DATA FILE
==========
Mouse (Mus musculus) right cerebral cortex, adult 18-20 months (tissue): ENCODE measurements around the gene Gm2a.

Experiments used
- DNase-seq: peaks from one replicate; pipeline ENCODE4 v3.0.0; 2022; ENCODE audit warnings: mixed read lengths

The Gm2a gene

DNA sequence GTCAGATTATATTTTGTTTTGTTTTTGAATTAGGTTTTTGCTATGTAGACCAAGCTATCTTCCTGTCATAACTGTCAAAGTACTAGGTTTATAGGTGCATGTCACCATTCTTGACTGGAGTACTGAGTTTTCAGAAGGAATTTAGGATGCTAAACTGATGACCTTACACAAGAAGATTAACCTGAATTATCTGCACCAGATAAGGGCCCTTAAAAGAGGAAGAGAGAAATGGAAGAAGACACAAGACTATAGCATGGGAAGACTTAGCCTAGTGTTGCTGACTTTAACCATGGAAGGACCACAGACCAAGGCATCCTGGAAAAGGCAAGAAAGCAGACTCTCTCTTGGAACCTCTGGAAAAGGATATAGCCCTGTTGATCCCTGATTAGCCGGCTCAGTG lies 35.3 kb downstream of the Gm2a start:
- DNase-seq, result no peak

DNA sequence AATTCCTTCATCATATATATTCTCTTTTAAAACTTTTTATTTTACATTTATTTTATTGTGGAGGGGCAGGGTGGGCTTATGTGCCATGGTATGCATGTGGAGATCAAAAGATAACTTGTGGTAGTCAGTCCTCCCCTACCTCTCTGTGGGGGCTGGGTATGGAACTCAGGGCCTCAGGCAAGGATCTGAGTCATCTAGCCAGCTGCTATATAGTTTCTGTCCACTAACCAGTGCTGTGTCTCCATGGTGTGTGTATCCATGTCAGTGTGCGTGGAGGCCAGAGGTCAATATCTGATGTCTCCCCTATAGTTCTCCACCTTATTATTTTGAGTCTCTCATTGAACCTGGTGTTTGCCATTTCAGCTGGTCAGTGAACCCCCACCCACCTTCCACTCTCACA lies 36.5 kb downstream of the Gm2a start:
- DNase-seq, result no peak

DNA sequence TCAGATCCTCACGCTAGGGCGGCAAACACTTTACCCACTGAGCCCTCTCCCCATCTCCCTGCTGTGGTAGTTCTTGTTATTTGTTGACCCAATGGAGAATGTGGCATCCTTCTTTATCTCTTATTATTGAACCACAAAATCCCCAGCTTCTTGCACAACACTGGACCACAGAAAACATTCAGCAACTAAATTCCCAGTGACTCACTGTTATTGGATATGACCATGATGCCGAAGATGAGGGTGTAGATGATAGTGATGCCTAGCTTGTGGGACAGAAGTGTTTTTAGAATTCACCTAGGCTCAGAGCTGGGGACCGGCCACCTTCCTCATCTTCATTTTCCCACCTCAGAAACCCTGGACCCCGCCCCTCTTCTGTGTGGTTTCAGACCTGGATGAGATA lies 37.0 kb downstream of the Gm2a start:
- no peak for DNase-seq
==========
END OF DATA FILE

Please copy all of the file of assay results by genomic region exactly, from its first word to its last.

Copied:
Mouse (Mus musculus) right cerebral cortex, adult 18-20 months (tissue): ENCODE measurements around the gene Gm2a.

Experiments used
- DNase-seq: peaks from one replicate; pipeline ENCODE4 v3.0.0; 2022; ENCODE audit warnings: mixed read lengths

The Gm2a gene

DNA sequence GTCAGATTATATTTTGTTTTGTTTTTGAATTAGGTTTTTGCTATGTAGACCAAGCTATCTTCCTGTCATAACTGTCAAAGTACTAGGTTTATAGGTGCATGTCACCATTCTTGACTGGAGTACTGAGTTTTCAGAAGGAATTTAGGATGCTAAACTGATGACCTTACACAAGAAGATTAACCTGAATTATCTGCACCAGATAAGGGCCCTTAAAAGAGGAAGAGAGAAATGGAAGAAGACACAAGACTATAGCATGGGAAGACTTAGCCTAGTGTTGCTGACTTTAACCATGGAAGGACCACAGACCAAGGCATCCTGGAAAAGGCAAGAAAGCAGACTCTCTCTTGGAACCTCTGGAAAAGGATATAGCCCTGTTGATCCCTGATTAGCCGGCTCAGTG lies 35.3 kb downstream of the Gm2a start:
- DNase-seq, result no peak

DNA sequence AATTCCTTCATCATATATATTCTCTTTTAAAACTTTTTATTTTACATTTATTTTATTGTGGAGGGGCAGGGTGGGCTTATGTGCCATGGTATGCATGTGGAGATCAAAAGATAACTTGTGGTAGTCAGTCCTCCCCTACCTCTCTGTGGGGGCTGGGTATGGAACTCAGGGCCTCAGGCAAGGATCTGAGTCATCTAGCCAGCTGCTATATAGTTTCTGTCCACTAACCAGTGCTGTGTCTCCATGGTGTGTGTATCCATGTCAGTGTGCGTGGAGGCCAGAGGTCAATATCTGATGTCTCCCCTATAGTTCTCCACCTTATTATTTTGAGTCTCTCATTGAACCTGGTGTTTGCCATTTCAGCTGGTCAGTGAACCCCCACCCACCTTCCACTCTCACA lies 36.5 kb downstream of the Gm2a start:
- DNase-seq, result no peak

DNA sequence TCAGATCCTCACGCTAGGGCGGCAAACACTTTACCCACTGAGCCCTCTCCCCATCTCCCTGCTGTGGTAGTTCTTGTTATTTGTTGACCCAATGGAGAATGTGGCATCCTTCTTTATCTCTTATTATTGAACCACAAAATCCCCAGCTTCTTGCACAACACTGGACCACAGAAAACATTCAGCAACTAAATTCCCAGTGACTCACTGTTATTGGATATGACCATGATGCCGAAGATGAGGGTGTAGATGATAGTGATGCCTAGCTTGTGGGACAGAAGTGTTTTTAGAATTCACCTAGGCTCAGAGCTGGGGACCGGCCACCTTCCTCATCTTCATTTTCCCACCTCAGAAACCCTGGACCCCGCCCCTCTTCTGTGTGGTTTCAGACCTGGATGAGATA lies 37.0 kb downstream of the Gm2a start:
- no peak for DNase-seq